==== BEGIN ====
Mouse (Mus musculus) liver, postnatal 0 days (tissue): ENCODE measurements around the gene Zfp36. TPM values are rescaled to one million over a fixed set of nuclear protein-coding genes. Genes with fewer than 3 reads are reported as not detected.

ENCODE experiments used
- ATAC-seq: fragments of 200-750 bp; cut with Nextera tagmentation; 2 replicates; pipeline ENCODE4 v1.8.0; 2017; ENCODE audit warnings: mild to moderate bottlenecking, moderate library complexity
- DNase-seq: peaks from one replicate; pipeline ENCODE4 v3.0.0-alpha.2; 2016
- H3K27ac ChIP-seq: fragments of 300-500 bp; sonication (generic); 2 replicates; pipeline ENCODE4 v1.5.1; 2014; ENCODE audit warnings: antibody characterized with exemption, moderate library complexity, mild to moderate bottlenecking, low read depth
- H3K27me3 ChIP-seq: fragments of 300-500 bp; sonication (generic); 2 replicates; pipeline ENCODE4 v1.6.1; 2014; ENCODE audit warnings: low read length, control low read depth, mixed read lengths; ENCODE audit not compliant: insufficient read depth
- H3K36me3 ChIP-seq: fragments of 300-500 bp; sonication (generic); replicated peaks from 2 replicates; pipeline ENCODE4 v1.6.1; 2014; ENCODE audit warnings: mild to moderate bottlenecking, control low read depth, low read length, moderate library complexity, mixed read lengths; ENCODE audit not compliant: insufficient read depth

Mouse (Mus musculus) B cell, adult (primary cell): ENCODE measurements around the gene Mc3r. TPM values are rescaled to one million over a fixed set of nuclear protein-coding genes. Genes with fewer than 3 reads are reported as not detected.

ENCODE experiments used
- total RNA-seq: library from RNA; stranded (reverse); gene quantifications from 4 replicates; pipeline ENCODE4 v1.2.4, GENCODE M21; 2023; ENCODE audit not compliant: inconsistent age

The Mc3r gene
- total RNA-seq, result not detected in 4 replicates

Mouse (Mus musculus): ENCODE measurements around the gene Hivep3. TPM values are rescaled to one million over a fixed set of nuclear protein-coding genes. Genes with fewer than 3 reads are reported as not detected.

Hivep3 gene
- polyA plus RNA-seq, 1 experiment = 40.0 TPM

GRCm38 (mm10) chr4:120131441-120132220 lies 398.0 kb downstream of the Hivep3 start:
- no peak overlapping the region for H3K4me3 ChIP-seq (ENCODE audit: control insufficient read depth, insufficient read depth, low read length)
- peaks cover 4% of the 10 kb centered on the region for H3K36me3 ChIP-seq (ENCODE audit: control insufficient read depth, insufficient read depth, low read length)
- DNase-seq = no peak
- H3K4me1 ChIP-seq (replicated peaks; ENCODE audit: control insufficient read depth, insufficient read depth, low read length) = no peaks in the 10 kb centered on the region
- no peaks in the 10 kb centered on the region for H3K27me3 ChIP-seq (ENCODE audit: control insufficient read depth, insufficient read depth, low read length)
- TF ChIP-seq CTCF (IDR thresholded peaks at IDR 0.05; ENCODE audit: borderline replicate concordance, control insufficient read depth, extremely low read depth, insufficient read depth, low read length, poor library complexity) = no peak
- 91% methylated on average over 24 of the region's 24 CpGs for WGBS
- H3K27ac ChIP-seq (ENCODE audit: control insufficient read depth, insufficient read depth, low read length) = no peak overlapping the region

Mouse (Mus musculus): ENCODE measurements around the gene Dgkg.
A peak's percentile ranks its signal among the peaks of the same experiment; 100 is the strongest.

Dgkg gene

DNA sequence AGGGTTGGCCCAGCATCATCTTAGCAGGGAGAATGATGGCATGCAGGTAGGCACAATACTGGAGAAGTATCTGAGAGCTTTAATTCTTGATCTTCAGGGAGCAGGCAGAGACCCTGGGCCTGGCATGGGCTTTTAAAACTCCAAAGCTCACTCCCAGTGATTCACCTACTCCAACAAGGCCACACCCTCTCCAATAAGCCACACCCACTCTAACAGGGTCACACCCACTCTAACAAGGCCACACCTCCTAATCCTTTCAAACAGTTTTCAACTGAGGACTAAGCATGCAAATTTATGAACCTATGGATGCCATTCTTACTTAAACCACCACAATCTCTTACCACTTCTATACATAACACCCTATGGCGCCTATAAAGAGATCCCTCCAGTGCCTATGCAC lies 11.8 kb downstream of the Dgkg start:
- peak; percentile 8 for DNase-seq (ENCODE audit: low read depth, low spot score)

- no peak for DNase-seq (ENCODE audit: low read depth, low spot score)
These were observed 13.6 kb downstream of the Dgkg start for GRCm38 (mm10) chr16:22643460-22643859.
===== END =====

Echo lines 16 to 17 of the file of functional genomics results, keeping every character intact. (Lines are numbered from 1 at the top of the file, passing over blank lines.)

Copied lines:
GRCm38 (mm10) chr4:120131441-120132220 lies 398.0 kb downstream of the Hivep3 start:
- no peak overlapping the region for H3K4me3 ChIP-seq (ENCODE audit: control insufficient read depth, insufficient read depth, low read length)